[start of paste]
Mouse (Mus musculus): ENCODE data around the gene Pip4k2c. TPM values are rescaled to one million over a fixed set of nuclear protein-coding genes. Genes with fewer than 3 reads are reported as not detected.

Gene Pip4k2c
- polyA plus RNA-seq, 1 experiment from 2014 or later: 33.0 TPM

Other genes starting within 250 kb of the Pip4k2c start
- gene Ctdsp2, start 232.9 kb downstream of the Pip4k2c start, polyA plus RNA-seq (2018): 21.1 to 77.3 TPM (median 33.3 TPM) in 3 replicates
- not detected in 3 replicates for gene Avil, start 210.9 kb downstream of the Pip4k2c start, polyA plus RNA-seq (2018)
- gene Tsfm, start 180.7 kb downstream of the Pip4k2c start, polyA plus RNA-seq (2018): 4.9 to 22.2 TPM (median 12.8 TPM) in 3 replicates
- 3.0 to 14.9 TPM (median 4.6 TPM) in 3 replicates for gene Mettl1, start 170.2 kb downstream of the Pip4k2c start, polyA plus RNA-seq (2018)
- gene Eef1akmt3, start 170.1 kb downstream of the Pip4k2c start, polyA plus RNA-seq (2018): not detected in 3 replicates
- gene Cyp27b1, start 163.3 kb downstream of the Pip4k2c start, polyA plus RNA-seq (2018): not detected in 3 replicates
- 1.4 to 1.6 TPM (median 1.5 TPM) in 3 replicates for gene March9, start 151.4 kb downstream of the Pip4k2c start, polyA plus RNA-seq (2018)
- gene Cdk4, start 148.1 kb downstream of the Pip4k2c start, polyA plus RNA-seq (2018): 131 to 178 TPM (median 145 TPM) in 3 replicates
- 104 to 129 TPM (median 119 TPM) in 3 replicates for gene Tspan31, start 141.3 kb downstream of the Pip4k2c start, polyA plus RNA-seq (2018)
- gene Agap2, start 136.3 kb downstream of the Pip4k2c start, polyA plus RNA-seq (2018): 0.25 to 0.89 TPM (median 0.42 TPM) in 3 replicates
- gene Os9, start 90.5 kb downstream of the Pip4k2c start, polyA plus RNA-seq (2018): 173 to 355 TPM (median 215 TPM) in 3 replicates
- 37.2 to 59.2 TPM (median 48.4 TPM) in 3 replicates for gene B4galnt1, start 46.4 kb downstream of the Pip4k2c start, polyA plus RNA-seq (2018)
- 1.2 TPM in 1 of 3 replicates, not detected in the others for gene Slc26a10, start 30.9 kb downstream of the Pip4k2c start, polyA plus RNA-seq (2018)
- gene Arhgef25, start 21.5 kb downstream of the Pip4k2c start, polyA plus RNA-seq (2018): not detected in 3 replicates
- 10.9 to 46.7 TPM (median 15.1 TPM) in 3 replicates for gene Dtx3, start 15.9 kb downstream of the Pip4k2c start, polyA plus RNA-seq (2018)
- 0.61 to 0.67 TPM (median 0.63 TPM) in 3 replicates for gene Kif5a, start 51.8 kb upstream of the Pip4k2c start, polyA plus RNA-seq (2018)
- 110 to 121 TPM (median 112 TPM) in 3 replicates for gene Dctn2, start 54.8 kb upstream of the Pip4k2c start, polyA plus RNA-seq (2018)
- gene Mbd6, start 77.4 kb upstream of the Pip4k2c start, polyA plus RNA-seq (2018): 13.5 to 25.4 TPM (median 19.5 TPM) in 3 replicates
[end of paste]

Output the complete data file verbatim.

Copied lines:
Mouse (Mus musculus): ENCODE data around the gene Pip4k2c. TPM values are rescaled to one million over a fixed set of nuclear protein-coding genes. Genes with fewer than 3 reads are reported as not detected.

Gene Pip4k2c
- polyA plus RNA-seq, 1 experiment from 2014 or later: 33.0 TPM

Other genes starting within 250 kb of the Pip4k2c start
- gene Ctdsp2, start 232.9 kb downstream of the Pip4k2c start, polyA plus RNA-seq (2018): 21.1 to 77.3 TPM (median 33.3 TPM) in 3 replicates
- not detected in 3 replicates for gene Avil, start 210.9 kb downstream of the Pip4k2c start, polyA plus RNA-seq (2018)
- gene Tsfm, start 180.7 kb downstream of the Pip4k2c start, polyA plus RNA-seq (2018): 4.9 to 22.2 TPM (median 12.8 TPM) in 3 replicates
- 3.0 to 14.9 TPM (median 4.6 TPM) in 3 replicates for gene Mettl1, start 170.2 kb downstream of the Pip4k2c start, polyA plus RNA-seq (2018)
- gene Eef1akmt3, start 170.1 kb downstream of the Pip4k2c start, polyA plus RNA-seq (2018): not detected in 3 replicates
- gene Cyp27b1, start 163.3 kb downstream of the Pip4k2c start, polyA plus RNA-seq (2018): not detected in 3 replicates
- 1.4 to 1.6 TPM (median 1.5 TPM) in 3 replicates for gene March9, start 151.4 kb downstream of the Pip4k2c start, polyA plus RNA-seq (2018)
- gene Cdk4, start 148.1 kb downstream of the Pip4k2c start, polyA plus RNA-seq (2018): 131 to 178 TPM (median 145 TPM) in 3 replicates
- 104 to 129 TPM (median 119 TPM) in 3 replicates for gene Tspan31, start 141.3 kb downstream of the Pip4k2c start, polyA plus RNA-seq (2018)
- gene Agap2, start 136.3 kb downstream of the Pip4k2c start, polyA plus RNA-seq (2018): 0.25 to 0.89 TPM (median 0.42 TPM) in 3 replicates
- gene Os9, start 90.5 kb downstream of the Pip4k2c start, polyA plus RNA-seq (2018): 173 to 355 TPM (median 215 TPM) in 3 replicates
- 37.2 to 59.2 TPM (median 48.4 TPM) in 3 replicates for gene B4galnt1, start 46.4 kb downstream of the Pip4k2c start, polyA plus RNA-seq (2018)
- 1.2 TPM in 1 of 3 replicates, not detected in the others for gene Slc26a10, start 30.9 kb downstream of the Pip4k2c start, polyA plus RNA-seq (2018)
- gene Arhgef25, start 21.5 kb downstream of the Pip4k2c start, polyA plus RNA-seq (2018): not detected in 3 replicates
- 10.9 to 46.7 TPM (median 15.1 TPM) in 3 replicates for gene Dtx3, start 15.9 kb downstream of the Pip4k2c start, polyA plus RNA-seq (2018)
- 0.61 to 0.67 TPM (median 0.63 TPM) in 3 replicates for gene Kif5a, start 51.8 kb upstream of the Pip4k2c start, polyA plus RNA-seq (2018)
- 110 to 121 TPM (median 112 TPM) in 3 replicates for gene Dctn2, start 54.8 kb upstream of the Pip4k2c start, polyA plus RNA-seq (2018)
- gene Mbd6, start 77.4 kb upstream of the Pip4k2c start, polyA plus RNA-seq (2018): 13.5 to 25.4 TPM (median 19.5 TPM) in 3 replicates